I’m afraid I’m going to have to disagree with you. It’s not over for this writer, not by a long, not if you look at the history of my own first novel. I’ll spare you the gory details (I know, I know, it’s what you really want to hear) and just say this: I had three different agents (Nina Collins, Rolph Blythe, and Heidi Lange) try to sell my novel (or not try to sell it, as was the case with Heidi Lange; long story). After Heidi, I took a long break, six months, before I went to new agents. I cold-emailed Emma Sweeney, who read the novel, who loved it, who sold it in a week IN A BIDDING WAR after she took me on. She not only sold it, but she has been a complete advocate for my novel ever since, getting me out of that same contract when my editor went bat shit. Now, I’m with the glorious Chuck Adams at Algonquin Books.

    Publishing has never been all that kind, not to me, not to many, it seems. You could see this story of mine as a cautionary tale or a tale of out-and-out triumph. It’s probably a little of both. Three agents on the same novel?!

    All of this leads me to believe that it’s about timing, but also that it’s about finding the right agent who then finds the right editor. Granted, the market now is even tougher, but I hope you’ll amend your message to that writer and tell him/her that it’s NOT OVER, not just yet.


    • Dear David: Please answer some questions. Did the first two agents make submissions?. Did they cover the waterfront or only sent out to a few editors? Did you fully disclose the “history” to each new agent? Did you change/revise or work on your book between agents? The bottom line is that your tenacity and belief in the book won out. But I think you are the exception. Most agents will not take on a book that has been widely exposed. When does a writer turn to the new book or keep going or self publish for that matter? I know that John Grisham was rejected by something like 20 plus agents and publishers for his first book before it was sold to a smaller outfit. I applaud you. I admire you. I will buy your book.

  11. Dear Betsy,

    Yes, the first two agents not only covered, but strafed the waterfront. The third simply sat on the novel, for some reason still known only to her. (Why take someone on only to do nothing? Makes no sense to me.) I revised the novel between Agents 1 and Agents 2, but it went out again with Agent 3 in exactly the same shape in which Agent 2 had submitted it.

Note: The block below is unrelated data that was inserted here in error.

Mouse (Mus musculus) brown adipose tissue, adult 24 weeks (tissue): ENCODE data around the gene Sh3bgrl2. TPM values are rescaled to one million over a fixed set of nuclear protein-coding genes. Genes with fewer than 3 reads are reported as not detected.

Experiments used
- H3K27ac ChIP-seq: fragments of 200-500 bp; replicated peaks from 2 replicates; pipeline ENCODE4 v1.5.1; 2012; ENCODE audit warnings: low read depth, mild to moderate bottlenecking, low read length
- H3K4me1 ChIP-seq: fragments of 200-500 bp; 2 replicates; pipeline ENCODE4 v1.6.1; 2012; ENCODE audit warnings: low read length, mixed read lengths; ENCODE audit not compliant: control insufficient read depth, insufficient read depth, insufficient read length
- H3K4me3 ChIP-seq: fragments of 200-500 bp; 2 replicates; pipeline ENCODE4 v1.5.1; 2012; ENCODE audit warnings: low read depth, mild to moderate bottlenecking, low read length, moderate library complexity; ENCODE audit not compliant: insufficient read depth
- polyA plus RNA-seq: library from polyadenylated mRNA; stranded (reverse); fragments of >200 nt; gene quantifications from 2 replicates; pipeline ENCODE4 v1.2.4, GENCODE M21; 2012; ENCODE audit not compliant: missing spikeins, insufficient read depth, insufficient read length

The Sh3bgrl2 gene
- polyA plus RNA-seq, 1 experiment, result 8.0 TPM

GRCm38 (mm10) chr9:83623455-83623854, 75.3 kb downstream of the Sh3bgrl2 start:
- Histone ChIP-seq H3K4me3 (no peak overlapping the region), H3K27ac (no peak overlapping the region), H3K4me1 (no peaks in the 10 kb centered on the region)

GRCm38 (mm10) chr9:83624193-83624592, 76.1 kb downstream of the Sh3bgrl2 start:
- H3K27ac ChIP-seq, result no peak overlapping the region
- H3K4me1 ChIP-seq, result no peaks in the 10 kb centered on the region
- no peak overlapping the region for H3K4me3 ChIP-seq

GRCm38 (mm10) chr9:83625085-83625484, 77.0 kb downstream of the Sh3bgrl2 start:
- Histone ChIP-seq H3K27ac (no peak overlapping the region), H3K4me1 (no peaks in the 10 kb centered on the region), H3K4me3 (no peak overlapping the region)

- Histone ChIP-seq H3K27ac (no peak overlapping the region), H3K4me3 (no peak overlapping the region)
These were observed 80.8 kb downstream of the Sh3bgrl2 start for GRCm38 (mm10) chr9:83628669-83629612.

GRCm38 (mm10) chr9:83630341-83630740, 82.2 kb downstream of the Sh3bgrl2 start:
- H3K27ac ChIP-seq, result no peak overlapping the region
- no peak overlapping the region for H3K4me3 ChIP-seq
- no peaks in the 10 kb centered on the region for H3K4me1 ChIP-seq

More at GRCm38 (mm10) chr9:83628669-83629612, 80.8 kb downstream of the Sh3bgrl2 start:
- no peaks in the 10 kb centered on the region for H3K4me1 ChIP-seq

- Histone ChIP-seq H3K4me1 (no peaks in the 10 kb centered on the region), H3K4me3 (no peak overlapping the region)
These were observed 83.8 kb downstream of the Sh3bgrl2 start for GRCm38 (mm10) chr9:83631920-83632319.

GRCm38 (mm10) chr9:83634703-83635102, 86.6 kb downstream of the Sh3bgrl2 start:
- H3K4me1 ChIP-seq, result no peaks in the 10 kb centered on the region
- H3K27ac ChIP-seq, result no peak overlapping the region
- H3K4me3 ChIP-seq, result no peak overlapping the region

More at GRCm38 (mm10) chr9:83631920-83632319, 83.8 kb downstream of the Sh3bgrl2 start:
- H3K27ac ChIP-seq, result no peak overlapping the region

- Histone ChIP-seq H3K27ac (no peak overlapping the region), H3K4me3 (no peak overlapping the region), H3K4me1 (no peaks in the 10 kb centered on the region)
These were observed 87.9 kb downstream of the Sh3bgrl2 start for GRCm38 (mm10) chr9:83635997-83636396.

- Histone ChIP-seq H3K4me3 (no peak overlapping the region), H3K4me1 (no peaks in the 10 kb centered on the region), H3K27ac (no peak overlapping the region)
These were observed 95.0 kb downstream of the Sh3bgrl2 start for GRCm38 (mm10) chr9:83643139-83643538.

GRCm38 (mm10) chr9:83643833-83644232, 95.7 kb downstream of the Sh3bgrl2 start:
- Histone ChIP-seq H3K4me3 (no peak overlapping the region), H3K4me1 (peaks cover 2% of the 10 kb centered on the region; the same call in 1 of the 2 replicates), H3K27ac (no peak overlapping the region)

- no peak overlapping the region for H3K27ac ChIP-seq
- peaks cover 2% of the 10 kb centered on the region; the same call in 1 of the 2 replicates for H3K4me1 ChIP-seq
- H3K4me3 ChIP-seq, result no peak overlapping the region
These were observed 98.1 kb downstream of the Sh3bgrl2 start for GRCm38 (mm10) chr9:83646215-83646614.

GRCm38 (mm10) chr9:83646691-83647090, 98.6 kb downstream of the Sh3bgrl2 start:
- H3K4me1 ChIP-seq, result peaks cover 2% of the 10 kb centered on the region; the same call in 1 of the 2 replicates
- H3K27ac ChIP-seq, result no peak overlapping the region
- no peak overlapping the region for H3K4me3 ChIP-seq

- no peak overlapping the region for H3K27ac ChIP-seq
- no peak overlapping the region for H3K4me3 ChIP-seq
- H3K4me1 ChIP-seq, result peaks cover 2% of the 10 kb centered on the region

I tell my friends who have not been able to sell their novels to give it six months, change the title, and find an agent who can sell it. Easier said than done, of course. I think Agent 3 simply understood what she had in her hands. I did some minor edits before she sent it around. I was very honest with her and sent her the list of editors who had seen the manuscript previously. Her list was completely different from the list I sent her! And—she said she never would’ve sent my novel to those editors in the first place. (And you know something, I believe her.) So: right manuscript, savvy agent, who knows where to place it?

    I lost track of how many rejections this novel of mine received, but I’m sure it’s somewhere in the high forties, if not more. The real kicker is that the editor at the big NY house we sold it to turned into a complete nightmare and we broke my contract with her because, basically, she wanted to turn the novel into chick lit. I kid you not. So, this novel of mine has had three different agents and two different editors and it hasn’t even come out yet! (Airing dirty publishing laundry is such a relief.) That said, I hold no grudges against any of the agents or my former editor. They were merely doing their jobs to the best of their abilities. But somewhere along the way, the ball got dropped (mistakes were made…). When this happens, I believe it’s up to the writer and only the writer to tighten the slack and, if he believes enough, to see his novel into print.

    A writer, I believe, should always turn to his next book, as I have, as we all must do. I’m hoping that my next novel will not have such a hard time making it into the world. But I can’t plan for this. I can only sit down and write.

    And, to answer your question about self-publishing: I have no idea if it hurts or hinders a career. I’ve heard stories of great success, but then those are the only stories I’d hear about it. Self-published writers don’t tend to stir up a cloud of publicity, do they?

    Thank you for your support. It means quite a lot coming from such a wonderful writer like you. And thank you for taking the time to answer me with questions of your own. I think these sorts of dialogues are important and are what is missing in today’s literary sphere. We need to support one another. I fully and whole-heartedly embrace this.


  12. I think I meant to say Agent 4, as Agent 3 simply sat on the book for months….Sorry for the confusion. It’s hard without names!

  13. This conversation got so cool and informative. I hope people are stopping back by to get it all.

  14. Betsy — I’m a few days behind. The Kindle piece has muscle and power and that great cry-in-the-wilderness quality that we love, usually from desperate characters.
    However I hate the back-on-the-mule shit. At an appalling publisher’s lunch for reviewers and influence peddlers one year for Nan Talese’s list Nan was talking about writers having trouble working after having published a book and was I working on a second because Gay you know has had such a terrible time for twenty years blah blah and so she looked at me with a genuineness purchased in a private room at Saks, and asked, have you gotten back on the horse? [pronounced haws], and I look at her and the table’s quiet for a second and I say ‘They shot my horse. I’m walking back to the clubhouse now, carrying my saddle.” A uncomfortable moment and then people began talking of other things. This became an archetypal moment drawn upon in many many many therapy sessions thereafter. My shrink’s shorthand for it is, that time you shat all over the table at the lunch.